• [6] - "Changing Life Options: Uncovering the riches of the Third Age"
  • [7] - "Retirement? Getting a whole new definition" - For people in the 45 to 75 age bracket, they might be leaving their jobs, but they are not slowing their careers. They are finally boldly doing what they have always wanted to do.

Stop Motion Animation

Education for the Third Age - Stop Motion by Kimberley Gibson


  • Ahjin K., & Sharan B. M. (2004). Motivations for Learning Among Older Adults in a Learning in Retirement Institute. Educational Gerontology, 30: 441–455, Retrieved on Feb 24th, 2010 from
  • American Council on Education. (2007). First Report - Reinvesting in the Third Age: Older Adults and Higher Education. Retrieved on Feb 24th, 2010 from
  • Bynum, Louise L., & Seaman, Michael A. (1993). Motivations of Third-Age Students in Learning-in-Retirement Institutes. Continuing Higher Education Review, v57 n1-2 p12-22 Win-Spr. Retrieved on Feb 24th, 2010 from ERIC
  • Craiglow, J. (2009). Re-careering Older Adults to Serve Society. Retrieved on Feb 24th, 2010 from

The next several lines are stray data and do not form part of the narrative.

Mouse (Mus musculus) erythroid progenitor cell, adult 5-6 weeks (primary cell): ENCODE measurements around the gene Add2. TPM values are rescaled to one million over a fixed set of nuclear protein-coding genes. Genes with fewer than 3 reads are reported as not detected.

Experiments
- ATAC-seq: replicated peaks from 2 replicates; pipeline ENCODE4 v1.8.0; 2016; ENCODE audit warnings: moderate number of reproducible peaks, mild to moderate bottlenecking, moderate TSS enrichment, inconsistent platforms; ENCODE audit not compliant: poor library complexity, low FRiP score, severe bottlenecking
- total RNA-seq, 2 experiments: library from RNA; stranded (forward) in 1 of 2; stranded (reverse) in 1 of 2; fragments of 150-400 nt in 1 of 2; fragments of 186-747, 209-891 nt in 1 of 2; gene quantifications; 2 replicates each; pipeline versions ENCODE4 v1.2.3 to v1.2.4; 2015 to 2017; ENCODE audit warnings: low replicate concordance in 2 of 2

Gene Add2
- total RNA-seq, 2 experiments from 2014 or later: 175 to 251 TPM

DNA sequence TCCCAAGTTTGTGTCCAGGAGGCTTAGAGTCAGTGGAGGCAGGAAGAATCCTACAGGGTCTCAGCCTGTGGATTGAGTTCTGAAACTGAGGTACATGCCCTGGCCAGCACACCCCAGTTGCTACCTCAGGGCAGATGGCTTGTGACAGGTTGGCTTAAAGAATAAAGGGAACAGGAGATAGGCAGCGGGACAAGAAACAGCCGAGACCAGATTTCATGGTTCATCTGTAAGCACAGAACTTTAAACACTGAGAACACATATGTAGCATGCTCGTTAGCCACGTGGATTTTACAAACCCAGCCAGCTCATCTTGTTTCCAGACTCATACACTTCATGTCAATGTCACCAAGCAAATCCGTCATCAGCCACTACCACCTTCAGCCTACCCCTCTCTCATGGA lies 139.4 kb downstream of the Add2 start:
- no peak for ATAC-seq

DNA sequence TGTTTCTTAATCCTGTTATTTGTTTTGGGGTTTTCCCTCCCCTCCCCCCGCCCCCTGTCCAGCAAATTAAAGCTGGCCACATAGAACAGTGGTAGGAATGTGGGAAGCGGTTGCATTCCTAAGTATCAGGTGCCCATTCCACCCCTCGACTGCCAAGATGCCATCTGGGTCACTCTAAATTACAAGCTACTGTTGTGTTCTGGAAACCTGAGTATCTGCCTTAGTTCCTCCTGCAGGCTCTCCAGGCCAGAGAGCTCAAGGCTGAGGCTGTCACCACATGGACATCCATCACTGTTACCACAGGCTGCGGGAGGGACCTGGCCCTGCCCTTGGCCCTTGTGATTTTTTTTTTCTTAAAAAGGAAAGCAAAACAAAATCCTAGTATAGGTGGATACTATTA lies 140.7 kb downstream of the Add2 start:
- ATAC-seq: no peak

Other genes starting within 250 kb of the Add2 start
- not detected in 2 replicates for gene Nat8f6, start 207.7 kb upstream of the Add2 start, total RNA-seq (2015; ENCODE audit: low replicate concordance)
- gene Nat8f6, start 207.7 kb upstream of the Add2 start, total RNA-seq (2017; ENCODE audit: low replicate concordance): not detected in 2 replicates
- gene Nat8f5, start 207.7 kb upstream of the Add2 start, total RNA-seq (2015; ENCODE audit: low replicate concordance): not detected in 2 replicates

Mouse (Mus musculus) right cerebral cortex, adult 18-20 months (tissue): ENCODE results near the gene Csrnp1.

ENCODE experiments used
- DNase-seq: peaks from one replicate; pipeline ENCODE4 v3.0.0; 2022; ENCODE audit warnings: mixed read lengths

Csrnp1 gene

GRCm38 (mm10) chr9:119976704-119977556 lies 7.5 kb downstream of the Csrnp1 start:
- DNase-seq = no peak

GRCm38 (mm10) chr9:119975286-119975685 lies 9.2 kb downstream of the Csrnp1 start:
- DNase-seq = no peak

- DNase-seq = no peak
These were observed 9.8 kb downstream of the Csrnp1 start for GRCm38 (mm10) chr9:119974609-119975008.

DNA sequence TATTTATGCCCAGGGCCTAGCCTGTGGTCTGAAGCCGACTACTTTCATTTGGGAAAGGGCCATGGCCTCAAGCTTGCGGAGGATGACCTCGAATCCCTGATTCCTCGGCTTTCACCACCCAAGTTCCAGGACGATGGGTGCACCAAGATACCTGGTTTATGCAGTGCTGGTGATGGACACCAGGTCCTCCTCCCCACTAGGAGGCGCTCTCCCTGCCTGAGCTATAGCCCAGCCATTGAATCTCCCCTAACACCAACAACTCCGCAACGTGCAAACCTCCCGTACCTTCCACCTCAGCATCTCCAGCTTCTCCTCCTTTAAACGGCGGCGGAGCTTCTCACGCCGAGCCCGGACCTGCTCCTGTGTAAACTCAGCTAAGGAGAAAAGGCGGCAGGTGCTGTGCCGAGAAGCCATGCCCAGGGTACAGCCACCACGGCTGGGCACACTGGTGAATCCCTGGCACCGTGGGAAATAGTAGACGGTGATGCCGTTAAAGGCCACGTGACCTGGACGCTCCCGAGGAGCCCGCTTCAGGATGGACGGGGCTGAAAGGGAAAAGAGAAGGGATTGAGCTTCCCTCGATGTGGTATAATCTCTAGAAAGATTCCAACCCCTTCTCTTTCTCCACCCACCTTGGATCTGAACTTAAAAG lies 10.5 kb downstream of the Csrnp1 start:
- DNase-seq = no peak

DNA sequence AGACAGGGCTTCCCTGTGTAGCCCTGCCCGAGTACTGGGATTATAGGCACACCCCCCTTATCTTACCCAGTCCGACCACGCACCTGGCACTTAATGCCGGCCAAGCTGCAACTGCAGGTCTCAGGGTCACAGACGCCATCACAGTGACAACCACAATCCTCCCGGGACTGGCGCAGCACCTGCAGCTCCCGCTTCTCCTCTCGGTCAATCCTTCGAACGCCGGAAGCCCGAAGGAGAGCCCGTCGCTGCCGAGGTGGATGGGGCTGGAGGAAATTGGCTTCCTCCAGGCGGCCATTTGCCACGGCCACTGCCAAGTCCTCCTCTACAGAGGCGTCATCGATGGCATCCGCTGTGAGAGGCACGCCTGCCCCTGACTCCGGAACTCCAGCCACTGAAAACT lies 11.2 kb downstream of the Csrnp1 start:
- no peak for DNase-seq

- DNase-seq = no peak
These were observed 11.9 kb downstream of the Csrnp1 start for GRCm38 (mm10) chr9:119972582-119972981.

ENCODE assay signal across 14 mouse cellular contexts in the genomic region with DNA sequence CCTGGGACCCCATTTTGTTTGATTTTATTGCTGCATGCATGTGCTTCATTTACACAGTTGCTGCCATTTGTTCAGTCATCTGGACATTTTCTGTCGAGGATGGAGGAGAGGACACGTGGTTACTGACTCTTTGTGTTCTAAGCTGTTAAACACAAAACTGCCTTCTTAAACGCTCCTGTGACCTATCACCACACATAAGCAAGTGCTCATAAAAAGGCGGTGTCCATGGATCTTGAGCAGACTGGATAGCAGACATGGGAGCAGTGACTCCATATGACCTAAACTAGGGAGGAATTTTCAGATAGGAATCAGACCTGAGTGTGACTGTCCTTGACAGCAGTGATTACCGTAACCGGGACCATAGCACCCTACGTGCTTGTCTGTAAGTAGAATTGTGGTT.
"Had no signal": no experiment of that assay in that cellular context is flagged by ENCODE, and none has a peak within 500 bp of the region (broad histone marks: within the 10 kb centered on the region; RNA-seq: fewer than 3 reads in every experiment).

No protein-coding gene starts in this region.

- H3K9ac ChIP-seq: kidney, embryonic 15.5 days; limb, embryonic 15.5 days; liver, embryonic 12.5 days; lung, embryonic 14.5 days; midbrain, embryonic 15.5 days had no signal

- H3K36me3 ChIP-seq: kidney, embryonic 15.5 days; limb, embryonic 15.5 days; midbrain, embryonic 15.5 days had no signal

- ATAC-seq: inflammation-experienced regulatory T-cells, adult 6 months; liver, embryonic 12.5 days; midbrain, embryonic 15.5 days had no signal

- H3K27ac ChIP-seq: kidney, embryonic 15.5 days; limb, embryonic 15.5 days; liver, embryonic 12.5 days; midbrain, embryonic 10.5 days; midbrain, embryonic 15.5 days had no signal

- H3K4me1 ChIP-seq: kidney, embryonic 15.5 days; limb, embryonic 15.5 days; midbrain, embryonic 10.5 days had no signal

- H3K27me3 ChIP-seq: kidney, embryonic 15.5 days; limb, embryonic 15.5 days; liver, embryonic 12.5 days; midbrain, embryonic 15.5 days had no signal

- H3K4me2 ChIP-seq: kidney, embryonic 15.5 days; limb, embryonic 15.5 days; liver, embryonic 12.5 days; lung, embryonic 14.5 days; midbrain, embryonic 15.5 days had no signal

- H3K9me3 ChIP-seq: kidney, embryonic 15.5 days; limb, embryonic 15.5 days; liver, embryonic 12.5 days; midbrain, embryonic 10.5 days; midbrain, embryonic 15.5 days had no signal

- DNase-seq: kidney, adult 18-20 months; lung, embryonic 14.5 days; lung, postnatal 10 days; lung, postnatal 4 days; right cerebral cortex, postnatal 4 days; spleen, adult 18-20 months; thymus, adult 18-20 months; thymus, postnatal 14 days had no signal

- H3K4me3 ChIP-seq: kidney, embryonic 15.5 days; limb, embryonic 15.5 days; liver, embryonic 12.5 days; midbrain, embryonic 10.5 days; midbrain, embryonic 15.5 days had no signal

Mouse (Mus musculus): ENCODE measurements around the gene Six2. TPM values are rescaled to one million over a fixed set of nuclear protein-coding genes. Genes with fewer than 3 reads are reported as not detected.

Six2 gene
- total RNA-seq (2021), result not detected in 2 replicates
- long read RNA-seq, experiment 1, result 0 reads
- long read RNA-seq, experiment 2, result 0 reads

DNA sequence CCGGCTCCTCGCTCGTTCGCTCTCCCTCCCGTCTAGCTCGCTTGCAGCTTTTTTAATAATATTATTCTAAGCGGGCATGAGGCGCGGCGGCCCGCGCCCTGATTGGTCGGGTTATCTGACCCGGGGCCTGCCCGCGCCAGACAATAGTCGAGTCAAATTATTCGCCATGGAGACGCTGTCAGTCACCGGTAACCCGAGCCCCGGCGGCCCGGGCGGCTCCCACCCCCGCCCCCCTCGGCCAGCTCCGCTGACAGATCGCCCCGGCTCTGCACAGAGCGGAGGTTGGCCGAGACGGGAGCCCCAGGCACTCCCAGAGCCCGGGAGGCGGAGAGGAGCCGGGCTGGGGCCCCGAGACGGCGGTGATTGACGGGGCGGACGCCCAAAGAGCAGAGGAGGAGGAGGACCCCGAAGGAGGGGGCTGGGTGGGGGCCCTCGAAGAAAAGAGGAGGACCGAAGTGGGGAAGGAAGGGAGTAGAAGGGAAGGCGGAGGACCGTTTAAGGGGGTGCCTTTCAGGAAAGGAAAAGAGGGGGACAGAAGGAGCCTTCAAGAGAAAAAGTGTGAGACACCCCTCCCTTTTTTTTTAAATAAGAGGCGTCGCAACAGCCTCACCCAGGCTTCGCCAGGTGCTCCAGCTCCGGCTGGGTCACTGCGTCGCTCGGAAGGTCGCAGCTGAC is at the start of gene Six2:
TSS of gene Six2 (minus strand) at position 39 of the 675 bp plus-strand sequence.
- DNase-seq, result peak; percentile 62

• Elderhostel, Inc. (2007). Mental Stimulation and Lifelong Learning Activities in the 55+ Population. Retrieved on Feb 24th, 2010 from
  • Formosa, M. (2000). Older Adult Education in a Maltese University of the Third Age: a critical perspective. Education and Ageing, Volume 15, Number 3. Retrieved on Feb 24th , 2010 from
  • Kerka, S. (1999). Universities of the Third Age: Learning in Retirement. Trends and Issues Alert No. 2. Retrieved on Feb 24th , 2010 from
  • Linnehan, M., & Naturale C. (1998). The Joy of Learning in Retirement. The Journal of Physical Education, Recreation & Dance, Vol. 69,. Retrieved on Feb 24th , 2010 from
  • Picton, C., & Yuen, C. (1998). Educational interests and motivations of older adult learners: A comparative study between Australia and China. Ageing International, Volume 24, Numbers 2-3 / June, 24-45
  • Sadler, W. (2004). Growing through the Third Age and Redefining Retirement With Life Portfolios and Third Age Careers. Retrieved on Feb 22nd, 2011 from]
  • STM Learning Support Group, (2003). The UK/U3A approach to Life Long Learning. Retrieved on Feb 24th, 2010 from
  • Swindell, R. (2002). U3A Online: a virtual university of the third age for isolated older people. International Journal of Lifelong Education, Volume 21, Issue 5, 414-429. Retrieved on Feb 24th , 2010 from
  • Thornton, J., Harold, S. (1992). Education in the third age: Canadian and Japanese perspectives. Vancouver: Pacific Educational Press.
  • Williamson, A.(2007). You're never too old to learn!': Third-Age perspectives on lifelong learning. International Journal of Lifelong Education, Volume 16, Issue 3, 173-184